How to Survive Washington, D.C. as an Intern
As many young people descend upon our nation’s capital to begin their internships, it can be difficult to navigate the city and make the most out of the experience.
Having been an intern in Washington, D.C. three times myself, I can provide some valuable guidance to ensure interns have the best experience possible.
First and foremost, it is crucial to effectively budget your time, energy, and of course your finances.
Since most interns receive either a small salary or no salary at all, it is essential to manage these resources wisely. Washington, D.C. can be an expensive and exhausting city if you do not plan accordingly.
When you get a Metro pass, make sure you get a Monthly Unlimited Pass. If you are within walking distance to your office and need the metro for meetings and excursions, store around $30-$50 each month.
Explore the City
Do not be afraid to embrace your inner tourist, especially if this is your first time in D.C. Take your time to visit the museums and historic sites, many of which are free or affordable. All Smithsonian Museums are free, as well as all memorials.
Additionally, if you have the opportunity, witnessing the president lay a wreath at the Tomb of the Unknown Soldier and speak at the Memorial Amphitheater at Arlington National Cemetery is an unforgettable experience. It is a patriotic day that honors those who sacrificed their lives for our country.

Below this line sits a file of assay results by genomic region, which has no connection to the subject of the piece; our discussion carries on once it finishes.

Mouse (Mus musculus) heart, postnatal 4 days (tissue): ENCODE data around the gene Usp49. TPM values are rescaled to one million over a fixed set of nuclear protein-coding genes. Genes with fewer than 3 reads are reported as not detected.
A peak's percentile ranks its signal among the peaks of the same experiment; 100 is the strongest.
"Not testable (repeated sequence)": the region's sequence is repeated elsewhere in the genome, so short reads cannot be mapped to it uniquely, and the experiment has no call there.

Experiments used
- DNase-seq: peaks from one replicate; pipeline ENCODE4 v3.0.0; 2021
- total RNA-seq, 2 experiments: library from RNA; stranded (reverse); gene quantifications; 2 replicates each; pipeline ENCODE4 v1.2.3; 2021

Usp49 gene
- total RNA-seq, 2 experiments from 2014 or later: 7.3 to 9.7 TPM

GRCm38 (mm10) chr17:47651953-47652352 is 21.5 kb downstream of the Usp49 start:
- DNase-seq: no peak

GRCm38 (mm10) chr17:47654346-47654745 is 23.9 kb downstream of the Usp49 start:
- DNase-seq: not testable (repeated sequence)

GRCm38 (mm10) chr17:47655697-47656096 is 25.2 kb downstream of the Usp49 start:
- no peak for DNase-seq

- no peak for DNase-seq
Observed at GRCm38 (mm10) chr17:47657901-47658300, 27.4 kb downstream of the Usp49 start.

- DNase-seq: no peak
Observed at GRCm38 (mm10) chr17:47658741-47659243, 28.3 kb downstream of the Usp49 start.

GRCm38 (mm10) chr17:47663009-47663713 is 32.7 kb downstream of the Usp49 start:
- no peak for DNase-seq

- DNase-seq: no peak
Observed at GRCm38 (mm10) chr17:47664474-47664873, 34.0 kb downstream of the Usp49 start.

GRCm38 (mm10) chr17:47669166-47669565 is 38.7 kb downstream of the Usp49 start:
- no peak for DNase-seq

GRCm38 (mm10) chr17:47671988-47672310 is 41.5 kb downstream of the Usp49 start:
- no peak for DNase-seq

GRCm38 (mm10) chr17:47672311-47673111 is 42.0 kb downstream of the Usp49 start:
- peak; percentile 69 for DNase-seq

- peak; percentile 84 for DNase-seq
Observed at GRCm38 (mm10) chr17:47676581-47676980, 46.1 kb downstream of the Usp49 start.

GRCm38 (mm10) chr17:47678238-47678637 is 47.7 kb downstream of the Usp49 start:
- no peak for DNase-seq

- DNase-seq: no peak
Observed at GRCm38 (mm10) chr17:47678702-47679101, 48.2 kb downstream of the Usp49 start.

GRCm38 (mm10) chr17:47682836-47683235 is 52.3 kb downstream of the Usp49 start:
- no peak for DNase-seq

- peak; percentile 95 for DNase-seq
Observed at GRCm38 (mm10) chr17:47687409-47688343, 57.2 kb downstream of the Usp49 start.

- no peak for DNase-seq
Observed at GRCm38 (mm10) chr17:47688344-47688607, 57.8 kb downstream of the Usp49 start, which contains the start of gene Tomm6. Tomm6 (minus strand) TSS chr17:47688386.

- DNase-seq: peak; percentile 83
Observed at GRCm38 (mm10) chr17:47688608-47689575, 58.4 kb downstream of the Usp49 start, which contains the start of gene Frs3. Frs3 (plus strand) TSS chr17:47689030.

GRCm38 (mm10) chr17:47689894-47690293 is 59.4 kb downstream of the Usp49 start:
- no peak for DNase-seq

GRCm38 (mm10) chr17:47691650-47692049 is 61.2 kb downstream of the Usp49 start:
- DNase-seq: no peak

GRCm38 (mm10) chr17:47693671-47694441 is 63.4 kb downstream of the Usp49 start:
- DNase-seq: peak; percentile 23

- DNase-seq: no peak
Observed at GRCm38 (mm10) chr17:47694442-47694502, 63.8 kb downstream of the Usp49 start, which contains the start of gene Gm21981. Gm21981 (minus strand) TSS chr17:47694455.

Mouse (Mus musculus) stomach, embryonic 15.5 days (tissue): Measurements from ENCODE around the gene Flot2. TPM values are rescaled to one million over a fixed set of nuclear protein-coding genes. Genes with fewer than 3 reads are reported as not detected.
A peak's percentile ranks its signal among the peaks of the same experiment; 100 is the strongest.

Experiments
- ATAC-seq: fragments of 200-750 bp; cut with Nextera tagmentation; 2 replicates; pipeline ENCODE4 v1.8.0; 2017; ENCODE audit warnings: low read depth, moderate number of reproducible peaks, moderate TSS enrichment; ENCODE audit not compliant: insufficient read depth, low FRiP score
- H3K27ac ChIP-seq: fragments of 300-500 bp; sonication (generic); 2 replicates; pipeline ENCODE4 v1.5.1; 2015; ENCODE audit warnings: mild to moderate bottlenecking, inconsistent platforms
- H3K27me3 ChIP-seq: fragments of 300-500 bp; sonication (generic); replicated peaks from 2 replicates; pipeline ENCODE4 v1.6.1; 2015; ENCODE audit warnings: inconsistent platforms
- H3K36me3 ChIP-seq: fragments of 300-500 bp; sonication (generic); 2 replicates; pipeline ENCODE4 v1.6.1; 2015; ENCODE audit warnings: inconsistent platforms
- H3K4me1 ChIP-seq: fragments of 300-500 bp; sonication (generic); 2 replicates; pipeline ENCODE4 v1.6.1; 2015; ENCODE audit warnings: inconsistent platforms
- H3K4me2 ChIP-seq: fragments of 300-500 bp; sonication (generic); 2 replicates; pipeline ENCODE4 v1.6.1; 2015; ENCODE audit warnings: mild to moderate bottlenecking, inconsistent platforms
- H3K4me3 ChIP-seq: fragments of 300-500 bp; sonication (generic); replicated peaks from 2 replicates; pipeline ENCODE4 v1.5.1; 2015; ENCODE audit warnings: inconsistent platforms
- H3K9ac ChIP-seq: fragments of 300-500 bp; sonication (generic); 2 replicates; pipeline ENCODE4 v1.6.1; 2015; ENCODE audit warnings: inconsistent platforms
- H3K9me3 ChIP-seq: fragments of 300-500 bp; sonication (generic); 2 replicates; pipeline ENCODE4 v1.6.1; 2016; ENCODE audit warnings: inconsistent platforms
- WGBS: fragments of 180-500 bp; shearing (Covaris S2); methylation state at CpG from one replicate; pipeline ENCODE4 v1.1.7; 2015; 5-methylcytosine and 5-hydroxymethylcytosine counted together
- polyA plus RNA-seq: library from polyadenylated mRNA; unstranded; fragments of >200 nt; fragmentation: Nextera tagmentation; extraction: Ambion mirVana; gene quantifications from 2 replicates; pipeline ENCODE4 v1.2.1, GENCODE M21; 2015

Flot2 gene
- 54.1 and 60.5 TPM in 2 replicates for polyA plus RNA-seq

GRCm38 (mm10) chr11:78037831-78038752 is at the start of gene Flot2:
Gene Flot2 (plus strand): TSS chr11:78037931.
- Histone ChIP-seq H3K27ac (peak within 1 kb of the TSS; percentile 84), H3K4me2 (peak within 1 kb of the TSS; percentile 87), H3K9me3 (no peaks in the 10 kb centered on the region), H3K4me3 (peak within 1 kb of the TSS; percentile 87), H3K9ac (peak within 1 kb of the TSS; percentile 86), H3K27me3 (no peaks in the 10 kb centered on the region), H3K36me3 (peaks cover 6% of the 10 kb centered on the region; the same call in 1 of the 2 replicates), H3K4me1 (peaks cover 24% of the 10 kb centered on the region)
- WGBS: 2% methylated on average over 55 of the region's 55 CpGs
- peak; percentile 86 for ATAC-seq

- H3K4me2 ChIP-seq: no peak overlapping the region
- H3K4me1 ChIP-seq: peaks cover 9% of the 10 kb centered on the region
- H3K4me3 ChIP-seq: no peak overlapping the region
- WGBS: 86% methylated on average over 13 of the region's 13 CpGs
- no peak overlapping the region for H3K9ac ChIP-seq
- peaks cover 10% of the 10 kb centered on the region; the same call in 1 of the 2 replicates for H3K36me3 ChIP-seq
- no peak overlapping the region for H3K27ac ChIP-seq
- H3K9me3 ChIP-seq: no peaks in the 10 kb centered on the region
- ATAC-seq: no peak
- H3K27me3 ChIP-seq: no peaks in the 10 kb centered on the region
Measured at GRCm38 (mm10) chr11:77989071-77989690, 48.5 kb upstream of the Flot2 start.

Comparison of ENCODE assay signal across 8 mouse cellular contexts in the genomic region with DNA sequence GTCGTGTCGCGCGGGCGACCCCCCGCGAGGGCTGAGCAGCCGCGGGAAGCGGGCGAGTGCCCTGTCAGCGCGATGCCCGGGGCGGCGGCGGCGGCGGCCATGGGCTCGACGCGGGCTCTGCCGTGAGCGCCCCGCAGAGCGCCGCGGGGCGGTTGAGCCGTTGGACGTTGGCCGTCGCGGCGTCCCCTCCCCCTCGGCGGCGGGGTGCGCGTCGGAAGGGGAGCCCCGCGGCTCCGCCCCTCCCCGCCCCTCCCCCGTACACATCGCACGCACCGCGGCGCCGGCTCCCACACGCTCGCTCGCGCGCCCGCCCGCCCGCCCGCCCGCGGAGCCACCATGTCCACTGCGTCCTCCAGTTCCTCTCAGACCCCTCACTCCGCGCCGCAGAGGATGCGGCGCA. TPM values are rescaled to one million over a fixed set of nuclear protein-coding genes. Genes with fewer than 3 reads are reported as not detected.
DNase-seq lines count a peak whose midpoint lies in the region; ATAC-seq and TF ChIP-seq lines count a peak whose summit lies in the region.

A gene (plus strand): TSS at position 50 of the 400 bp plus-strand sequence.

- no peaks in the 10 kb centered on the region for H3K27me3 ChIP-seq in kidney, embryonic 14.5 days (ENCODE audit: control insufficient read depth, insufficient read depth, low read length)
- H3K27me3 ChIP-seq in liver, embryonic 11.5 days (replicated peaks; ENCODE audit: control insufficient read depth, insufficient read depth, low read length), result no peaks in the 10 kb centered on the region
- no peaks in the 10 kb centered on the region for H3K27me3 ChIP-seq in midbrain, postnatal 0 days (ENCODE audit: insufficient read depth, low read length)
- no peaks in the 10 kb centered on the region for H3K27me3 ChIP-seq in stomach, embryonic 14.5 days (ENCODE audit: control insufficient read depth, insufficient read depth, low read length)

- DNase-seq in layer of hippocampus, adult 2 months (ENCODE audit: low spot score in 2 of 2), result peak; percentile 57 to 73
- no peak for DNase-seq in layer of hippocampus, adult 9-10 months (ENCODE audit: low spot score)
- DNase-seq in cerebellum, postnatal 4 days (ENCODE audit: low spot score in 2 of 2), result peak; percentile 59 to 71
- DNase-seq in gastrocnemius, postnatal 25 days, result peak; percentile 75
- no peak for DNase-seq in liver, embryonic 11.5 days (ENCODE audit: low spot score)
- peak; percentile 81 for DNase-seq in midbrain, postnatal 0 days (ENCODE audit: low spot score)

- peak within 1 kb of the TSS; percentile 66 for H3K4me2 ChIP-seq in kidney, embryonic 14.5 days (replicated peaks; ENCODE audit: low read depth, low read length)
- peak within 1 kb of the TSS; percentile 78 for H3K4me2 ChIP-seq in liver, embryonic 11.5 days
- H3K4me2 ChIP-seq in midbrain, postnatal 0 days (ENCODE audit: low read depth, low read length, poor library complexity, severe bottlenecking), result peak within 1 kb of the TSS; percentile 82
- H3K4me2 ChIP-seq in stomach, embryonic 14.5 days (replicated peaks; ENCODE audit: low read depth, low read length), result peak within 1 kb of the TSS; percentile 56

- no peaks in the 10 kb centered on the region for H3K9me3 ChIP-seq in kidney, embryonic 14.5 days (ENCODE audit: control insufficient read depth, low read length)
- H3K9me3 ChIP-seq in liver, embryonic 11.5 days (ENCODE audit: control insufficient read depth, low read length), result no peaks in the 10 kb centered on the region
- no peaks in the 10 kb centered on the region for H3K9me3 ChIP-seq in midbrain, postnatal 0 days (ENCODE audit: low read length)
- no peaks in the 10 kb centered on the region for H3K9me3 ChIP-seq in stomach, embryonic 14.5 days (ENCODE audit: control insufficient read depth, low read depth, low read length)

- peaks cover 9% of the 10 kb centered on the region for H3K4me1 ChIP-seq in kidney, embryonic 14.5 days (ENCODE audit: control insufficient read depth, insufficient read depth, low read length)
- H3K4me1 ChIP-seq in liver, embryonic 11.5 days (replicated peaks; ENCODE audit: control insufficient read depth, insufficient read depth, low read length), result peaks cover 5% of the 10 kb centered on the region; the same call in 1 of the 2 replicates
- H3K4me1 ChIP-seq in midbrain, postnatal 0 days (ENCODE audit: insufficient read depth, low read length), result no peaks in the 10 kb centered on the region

Professional Development and Networking
One of the greatest resources conservative and center-right interns can have in D.C. is the Leadership Institute, which has training sessions throughout the year and most, if not all, are free to interns. Consider attending their Conservative Intern Workshop, which provides you with information and resources on how to maximize your experience in Washington, D.C.
You can also attend the organization’s flagship training, the Youth Leadership School, which is known as the “bootcamp of youth politics” and prepares young people on how to become an effective leader for causes and candidates.
The Leadership Institute can also help you with your resume and preparation on applying to jobs and other internships, so it is great to use them as a resource.
Networking is also a crucial aspect of your time in D.C., but it is important to prioritize the events you attend. There are networking events that include socializing, others that have guest speakers, and some are career fairs and conferences.
When you go to networking events this summer, you should consider attending America’s Future’s events, including Welcome to Washington, and do not forget to get involved with and attend events organized by Rules of Networking.
Do not forget to proactively set up meetings with people. Ask them about what they do for their jobs and gain insights into potential career paths. Additionally, building connections with professionals can open doors to job opportunities.
Even when you are settled in your career, it is vital to still learn about other jobs and continue developing your skills. You may be a good fit for a specific office or organization, but the staff may offer you a different position, or require you to perform other tasks. Your position can also change over time.
Enjoy the City
It is so important to not just explore the city and build your career, but you should also build a group of friends and colleagues. Having your D.C. circle can be vital to you wherever you end up in the future.
Above all, enjoy your time in D.C.!